Much has been written about Tim Crouch’s work, and much is still, surely, to be said – his vision as a writer and a director has allowed work to interrogate theatricality, form and assumption. Pieces like The Author, Adler and Gibb or An Oak Tree have always had the capacity to shock and alter our perspective on the performance space. As he said in an interview recently: “In my work I’m always trying to make one thing represent something else.”
But what is often overlooked is how fantastic his work has been for children and younger audiences. His I, Shakespeare collection, firmly lodged on my bookshelf, is a young person’s guidebook to interrogating existing stories and narratives. Adapting existing Shakespeare characters and giving new monologues from the perspective of peripheral figures, it reminds us that the most vital part of any theatrical experience is the audience’s ability to first comprehend and then question what is occurring onstage.
Prologues aside, Beginners is a hearty reminder of this skill, currently running at the Unicorn Theatre. Set in a remote country home, it follows four young kids, subjected, in their opinion, to the worst holiday ever. It’s raining. The parents are off at the pub getting drunk. There’s no one for them to perform their play in front of. It’s a charming, low key start to a piece that eventually bursts into colour, with no small help from some magnificent set design and a round of Radiohead karaoke. Chloe Lamford and Camilla Clarke deserve a huge amount of credit for creating a rich wonderland (some production photos may spoil the surprise) – this is a show knows exactly when it needs to dazzle.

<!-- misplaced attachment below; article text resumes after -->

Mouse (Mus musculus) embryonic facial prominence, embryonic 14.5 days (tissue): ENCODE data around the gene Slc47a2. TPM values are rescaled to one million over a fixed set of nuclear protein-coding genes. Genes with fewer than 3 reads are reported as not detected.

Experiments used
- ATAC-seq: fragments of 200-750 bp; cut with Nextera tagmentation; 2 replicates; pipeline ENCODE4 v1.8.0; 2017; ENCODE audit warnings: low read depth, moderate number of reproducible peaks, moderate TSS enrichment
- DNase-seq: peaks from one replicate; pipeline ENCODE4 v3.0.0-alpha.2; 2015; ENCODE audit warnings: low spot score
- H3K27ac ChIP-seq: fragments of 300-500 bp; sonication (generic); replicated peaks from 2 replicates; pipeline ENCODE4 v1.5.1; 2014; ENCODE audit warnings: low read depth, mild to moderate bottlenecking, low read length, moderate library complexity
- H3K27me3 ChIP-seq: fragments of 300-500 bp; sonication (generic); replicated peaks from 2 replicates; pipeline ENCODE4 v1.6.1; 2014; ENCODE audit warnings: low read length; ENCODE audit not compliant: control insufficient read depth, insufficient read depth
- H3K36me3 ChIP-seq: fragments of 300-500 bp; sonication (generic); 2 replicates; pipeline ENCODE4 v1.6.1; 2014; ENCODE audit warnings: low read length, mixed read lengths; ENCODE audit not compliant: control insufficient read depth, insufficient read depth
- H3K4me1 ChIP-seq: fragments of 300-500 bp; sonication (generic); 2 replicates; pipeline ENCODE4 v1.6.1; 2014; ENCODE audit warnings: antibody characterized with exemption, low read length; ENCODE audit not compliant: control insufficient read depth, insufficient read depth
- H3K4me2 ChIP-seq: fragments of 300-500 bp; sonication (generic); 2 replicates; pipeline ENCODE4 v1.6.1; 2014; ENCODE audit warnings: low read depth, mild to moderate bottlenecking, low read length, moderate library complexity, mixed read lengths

With the kids, who early on pretend to be adultlike (one is a doctor, another a mother), being played simultaneously by pre-teens and professional actors, Crouch once again provides a chance to make sure whatever he’s placing on stage isn’t always what the story is trying to show. The kids are ready for all the necessary kidlike activities – pillow fights and dog hugs, but they also resort to phatic language, imitating their parents and mimicking parental language (discussing the state of the traffic and suggested travel routes, as well as demanding the WiFi password). It ends up as a tightly wrought meditation on the nature of age, the idea of loss, and acceptance, and the construction of a sense of harmony.
But more importantly, it’s a show that works for audiences of all ages. The Unicorn was packed on press night, and the laughs came from every generation – the farcical behaviour of the dog Sandy (Amalia Vitale) stealing a number of scenes, with the candid canine nailing deadpan comedy time again.
The swapping between the age of the performers playing each character may feel eerily like Howl’s Moving Castle, but by drawing four incredibly relatable, funny, and sometimes sad young people, it becomes more like Tim’s Moving Tale. A must see.